Background: Chronic malaria is usually defined as a long-term malarial infection in semi-immune subjects, usually without fever or other acute symptoms. The untreated infection may evolve to hyper-reactive malarial splenomegaly (HMS), a life-threatening complication. This paper describes the largest series of HMS ever observed outside endemic countries, and the clinical outcome after a single anti-malarial treatment. Contrarily to most authors, still reporting the traditional, long-term treatment, regardless possible further exposure, the patients in this series did not receive any further prophylaxis if they were not re-exposed to malaria infection. Methods: A retrospective, longitudinal study, describing all patients with HMS diagnosed at the Centre for Tropical Diseases of Negrar, Verona, took place over a 25-year period. HMS was defined by a longitudinal spleen diameter >= 16 cm, IgM >= 2.5 g/L, anti-malarial antibody titre >= 160, exclusion of other causes of splenomegaly. The short-term (<= 6 months) clinical outcome after a single anti-malarial treatment was analysed and so was the long-term outcome of subjects re-exposed to malaria and submitted or not to anti-malarial prophylaxis or intermittent treatment. The association of the outcome with the main independent variables was first assessed with univariate analysis. Logistic regression was also performed. Results: Forty-four subjects with HMS were retrieved. Of those with a short-term follow-up visit (<6 months, median 43 days) available before returning to endemic areas, 20/22 resulted improved/cured, two were unchanged. Of 22 expatriates seen at long-term follow-up after re-exposure, 18 were improved/cured, including eight out of nine who had followed an anti-malarial prophylaxis and 10/13 who had opted for the alternative of an intermittent treatment. Conclusion: HMS is the most severe form of chronic malaria. A single anti-malarial treatment is probably adequate to treat HMS in the absence of re-exposure, while an adequate prophylaxis is necessary for patients exposed again to malaria transmission. Intermittent treatment would probably be the only viable approach in endemic countries.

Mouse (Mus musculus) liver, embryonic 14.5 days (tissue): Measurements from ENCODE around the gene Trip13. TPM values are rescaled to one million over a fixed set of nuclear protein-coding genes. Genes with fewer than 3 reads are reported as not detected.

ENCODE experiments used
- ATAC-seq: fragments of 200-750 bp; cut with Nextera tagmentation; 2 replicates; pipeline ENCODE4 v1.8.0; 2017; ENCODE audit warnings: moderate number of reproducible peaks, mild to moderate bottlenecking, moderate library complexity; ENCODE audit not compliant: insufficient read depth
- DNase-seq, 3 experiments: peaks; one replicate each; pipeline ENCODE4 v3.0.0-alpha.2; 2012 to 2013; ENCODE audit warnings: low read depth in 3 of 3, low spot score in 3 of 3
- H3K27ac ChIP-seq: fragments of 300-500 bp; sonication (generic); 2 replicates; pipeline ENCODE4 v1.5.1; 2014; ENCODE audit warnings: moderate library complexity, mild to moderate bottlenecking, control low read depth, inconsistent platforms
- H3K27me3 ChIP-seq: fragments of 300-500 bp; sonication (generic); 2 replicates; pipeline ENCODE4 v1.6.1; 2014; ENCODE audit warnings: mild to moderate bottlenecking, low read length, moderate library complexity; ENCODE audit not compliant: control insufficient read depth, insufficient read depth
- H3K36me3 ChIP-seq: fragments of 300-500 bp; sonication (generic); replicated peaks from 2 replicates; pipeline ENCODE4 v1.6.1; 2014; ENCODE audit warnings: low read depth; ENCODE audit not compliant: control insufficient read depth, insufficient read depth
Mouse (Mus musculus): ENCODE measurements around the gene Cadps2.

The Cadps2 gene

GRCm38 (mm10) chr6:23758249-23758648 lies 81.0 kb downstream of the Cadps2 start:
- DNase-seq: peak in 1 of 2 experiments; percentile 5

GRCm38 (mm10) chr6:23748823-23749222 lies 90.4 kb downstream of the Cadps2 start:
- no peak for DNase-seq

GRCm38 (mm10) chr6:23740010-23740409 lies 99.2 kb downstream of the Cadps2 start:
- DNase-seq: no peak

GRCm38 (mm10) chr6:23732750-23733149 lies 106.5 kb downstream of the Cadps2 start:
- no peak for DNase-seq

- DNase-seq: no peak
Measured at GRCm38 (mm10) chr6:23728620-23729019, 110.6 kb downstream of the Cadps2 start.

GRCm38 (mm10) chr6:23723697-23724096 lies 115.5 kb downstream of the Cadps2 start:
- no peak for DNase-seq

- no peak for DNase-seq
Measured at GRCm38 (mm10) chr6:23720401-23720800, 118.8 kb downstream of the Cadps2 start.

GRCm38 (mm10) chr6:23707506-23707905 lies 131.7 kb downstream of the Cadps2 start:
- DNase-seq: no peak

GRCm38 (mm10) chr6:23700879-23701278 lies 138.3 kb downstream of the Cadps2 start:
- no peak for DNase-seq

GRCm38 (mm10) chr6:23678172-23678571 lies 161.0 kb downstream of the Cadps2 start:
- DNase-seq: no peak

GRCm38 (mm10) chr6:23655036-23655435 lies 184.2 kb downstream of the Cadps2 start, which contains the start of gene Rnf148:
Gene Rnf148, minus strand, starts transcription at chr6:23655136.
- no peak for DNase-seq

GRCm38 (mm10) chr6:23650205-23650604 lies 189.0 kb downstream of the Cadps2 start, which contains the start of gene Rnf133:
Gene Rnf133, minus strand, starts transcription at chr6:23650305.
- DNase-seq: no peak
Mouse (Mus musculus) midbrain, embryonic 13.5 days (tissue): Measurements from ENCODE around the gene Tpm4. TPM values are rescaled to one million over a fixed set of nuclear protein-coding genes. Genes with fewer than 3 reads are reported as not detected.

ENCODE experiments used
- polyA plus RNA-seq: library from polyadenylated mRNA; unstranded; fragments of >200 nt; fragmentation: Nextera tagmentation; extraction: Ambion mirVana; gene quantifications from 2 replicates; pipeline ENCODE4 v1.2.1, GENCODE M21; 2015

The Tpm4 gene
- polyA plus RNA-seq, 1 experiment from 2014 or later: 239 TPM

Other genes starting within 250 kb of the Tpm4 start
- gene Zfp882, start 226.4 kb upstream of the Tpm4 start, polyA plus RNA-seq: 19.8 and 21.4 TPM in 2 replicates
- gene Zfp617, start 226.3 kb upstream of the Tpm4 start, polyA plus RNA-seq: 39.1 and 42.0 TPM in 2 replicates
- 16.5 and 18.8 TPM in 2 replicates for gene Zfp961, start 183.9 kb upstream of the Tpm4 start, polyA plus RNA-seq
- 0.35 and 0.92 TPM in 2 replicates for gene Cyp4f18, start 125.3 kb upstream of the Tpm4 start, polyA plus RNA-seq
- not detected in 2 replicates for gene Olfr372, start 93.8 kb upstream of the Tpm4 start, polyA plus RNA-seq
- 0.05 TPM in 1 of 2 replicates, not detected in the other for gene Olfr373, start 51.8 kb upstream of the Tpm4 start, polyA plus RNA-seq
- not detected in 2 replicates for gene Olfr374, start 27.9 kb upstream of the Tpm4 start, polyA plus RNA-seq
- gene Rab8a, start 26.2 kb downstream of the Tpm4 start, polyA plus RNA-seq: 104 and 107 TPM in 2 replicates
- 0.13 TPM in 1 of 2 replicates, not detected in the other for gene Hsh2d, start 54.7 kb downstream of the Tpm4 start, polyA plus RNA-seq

|Titolo:||Chronic malaria and hyper-reactive malarial splenomegaly: a retrospective study on the largest series observed in a non-endemic country|
|Data di pubblicazione:||2016|
|Appare nelle tipologie:||01.01 Articolo in Rivista|